The next day, Democrats and progressives called for Moore to resign and others said trust in the building had broken down. But Republicans didn’t appear to break the rules, as votes can be taken during sessions unless otherwise announced publicly by the speaker or rules chair the day prior.
Now it goes to the Senate for a vote, too.
When the Senate will take up the override
Senate leader Phil Berger told reporters last week that it could happen this week, but that the Senate was concentrating on a more pressing matter — redistricting the state’s General Assembly districts on court order — which is due in a few days.
What day the budget veto override will be added to the Senate calendar is still to be determined, but there are rules about when notice is given, and to whom.
Senate Principal Clerk Sarah Holland said there’s no deadline for when the veto override vote is placed on the Senate calendar after being overridden by the House.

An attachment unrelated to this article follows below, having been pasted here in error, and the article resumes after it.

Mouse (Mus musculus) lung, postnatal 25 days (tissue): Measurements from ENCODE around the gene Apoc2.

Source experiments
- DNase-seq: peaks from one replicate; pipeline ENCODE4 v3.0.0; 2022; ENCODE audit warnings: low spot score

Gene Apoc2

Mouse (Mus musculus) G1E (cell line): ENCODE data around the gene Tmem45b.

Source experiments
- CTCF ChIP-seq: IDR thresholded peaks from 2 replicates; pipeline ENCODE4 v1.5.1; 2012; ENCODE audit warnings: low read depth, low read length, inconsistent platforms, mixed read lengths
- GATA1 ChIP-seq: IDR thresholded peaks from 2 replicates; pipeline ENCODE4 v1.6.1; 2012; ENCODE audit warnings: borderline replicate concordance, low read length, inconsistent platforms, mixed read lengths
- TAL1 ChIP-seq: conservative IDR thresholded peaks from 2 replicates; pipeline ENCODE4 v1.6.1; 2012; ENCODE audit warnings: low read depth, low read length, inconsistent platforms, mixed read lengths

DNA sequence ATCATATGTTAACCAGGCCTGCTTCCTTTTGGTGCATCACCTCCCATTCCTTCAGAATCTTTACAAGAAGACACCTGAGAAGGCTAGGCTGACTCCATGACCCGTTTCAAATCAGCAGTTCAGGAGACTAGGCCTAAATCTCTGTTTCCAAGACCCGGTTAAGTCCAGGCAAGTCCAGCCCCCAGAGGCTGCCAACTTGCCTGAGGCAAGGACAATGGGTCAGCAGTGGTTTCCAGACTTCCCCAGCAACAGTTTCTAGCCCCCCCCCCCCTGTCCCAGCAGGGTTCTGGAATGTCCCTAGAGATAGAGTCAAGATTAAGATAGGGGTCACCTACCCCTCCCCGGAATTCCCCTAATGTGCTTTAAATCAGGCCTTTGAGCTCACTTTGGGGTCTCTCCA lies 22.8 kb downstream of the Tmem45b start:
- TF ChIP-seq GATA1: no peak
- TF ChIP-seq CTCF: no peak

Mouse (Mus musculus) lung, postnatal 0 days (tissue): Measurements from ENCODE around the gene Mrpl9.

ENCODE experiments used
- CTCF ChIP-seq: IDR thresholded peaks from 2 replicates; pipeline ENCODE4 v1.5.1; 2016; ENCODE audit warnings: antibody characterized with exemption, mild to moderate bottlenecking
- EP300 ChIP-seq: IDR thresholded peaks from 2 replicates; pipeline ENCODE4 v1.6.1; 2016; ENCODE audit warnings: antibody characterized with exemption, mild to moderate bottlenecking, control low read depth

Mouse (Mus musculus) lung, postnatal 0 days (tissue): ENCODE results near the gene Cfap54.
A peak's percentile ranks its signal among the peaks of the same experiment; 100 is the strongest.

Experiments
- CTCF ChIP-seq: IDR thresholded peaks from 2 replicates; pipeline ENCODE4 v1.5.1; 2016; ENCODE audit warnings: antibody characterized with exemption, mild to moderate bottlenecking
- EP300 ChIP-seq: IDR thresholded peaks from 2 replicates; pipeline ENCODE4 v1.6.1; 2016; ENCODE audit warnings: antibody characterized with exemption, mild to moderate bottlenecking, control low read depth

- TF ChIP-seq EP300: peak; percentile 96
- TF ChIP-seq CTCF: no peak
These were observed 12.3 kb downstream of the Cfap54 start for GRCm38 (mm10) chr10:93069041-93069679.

“Once the chamber where the bill originated overrides a veto, the vetoed bill and the Governor’s veto message are sent to the other chamber. The other chamber may then refer the bill in accordance with their rules,” Holland told The News & Observer.
Here’s what the Senate Rules say about veto votes:
▪ Once it is read in the Senate, the Rules chair can either refer the bill to a committee, or place the bill on the calendar.
▪ The Rules chair gives the minority leader at least 24 hours’ notice that the vetoed bill may be considered by the Senate.
So that means Sen. Bill Rabon, a Republican and Rules chair, or someone he designates, will tell Sen. Dan Blue, a Democrat and minority leader. Earlier this session when an override was before the Senate, written notice was given to Blue.
Leslie Rudd, spokesperson for Blue’s office, confirmed that the 24-hour notice is a Senate rule and that notice given of the veto override vote would be shared with the press.